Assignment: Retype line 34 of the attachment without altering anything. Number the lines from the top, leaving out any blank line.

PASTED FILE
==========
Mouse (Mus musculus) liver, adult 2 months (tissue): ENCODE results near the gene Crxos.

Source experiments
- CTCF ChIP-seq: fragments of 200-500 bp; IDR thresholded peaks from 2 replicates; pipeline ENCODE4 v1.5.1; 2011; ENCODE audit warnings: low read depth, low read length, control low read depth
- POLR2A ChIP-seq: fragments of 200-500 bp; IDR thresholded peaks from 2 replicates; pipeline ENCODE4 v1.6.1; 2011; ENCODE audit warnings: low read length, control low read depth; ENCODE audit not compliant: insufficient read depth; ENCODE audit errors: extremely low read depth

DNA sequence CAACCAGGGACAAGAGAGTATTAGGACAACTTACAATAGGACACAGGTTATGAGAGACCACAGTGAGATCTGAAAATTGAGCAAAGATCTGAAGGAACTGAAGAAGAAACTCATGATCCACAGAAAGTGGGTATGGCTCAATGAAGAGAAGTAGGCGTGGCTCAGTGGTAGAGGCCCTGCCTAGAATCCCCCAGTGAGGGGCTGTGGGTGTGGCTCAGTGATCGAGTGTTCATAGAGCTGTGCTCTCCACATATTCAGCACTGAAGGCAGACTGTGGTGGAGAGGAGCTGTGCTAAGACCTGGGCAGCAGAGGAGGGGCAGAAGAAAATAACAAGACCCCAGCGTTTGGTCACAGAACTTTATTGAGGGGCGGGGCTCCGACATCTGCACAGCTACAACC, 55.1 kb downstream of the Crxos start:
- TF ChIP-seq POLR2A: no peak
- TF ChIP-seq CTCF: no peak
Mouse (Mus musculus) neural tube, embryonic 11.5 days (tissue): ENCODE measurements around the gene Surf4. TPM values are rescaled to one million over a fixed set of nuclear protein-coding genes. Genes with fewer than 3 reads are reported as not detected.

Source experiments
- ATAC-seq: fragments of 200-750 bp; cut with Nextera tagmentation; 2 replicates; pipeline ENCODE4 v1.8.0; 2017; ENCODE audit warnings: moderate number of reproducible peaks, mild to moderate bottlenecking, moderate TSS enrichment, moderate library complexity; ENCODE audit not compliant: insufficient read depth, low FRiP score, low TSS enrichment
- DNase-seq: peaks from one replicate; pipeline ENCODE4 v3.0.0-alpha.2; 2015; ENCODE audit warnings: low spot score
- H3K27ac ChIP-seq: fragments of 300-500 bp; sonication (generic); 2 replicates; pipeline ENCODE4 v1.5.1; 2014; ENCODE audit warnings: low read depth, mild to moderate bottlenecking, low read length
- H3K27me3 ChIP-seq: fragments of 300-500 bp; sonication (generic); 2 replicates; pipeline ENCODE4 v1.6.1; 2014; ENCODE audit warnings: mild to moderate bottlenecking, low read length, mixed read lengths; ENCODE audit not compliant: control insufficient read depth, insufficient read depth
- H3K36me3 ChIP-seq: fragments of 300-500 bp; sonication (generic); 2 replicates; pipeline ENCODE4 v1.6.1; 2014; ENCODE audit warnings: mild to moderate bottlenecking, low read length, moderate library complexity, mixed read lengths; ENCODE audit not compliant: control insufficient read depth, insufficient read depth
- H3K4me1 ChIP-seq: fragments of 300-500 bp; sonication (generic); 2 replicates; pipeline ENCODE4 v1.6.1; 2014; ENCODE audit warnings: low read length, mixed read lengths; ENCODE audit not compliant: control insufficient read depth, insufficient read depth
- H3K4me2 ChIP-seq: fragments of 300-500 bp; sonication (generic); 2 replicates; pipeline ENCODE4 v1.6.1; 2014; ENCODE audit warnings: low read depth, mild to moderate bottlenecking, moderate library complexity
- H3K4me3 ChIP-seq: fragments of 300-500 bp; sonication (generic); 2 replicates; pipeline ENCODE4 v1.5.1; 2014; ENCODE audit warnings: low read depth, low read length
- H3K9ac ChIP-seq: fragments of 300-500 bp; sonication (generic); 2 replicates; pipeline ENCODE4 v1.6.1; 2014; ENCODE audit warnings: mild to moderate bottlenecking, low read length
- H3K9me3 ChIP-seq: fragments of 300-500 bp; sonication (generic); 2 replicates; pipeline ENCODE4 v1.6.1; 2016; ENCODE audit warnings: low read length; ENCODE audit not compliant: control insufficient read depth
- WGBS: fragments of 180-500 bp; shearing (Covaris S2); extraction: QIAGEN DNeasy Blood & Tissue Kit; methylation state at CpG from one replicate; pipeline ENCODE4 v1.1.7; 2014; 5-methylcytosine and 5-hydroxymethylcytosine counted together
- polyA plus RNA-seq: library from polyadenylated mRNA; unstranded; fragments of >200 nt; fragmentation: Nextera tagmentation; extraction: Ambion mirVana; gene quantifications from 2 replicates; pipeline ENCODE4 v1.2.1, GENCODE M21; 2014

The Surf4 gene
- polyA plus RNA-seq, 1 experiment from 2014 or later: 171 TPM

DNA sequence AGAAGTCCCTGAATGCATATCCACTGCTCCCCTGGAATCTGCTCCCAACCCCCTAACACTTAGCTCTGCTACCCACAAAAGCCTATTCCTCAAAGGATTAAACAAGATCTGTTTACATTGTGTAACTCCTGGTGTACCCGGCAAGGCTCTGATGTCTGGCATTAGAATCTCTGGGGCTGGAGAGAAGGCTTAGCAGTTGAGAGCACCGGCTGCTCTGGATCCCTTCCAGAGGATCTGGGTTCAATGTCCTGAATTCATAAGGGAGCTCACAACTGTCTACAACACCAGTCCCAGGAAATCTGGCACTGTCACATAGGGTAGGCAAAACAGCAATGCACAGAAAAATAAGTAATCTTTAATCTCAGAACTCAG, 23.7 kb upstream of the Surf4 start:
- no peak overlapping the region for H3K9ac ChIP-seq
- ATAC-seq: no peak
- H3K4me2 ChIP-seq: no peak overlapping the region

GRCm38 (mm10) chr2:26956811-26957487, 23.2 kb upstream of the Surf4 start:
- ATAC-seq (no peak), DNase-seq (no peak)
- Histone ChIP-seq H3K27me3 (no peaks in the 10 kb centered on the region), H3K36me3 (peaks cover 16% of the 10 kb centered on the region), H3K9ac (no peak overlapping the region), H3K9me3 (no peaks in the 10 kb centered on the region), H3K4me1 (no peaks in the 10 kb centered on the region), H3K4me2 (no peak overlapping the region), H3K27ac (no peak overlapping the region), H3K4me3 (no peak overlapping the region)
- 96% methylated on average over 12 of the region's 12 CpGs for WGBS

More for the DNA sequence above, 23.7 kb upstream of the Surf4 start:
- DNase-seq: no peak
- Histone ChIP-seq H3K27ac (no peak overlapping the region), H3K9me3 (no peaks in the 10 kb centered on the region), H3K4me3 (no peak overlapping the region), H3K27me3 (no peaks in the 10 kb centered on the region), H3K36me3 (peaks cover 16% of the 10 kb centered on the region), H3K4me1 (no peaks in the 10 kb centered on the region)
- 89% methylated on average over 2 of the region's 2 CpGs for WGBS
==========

- Histone ChIP-seq H3K27ac (no peak overlapping the region), H3K9me3 (no peaks in the 10 kb centered on the region), H3K4me3 (no peak overlapping the region), H3K27me3 (no peaks in the 10 kb centered on the region), H3K36me3 (peaks cover 16% of the 10 kb centered on the region), H3K4me1 (no peaks in the 10 kb centered on the region)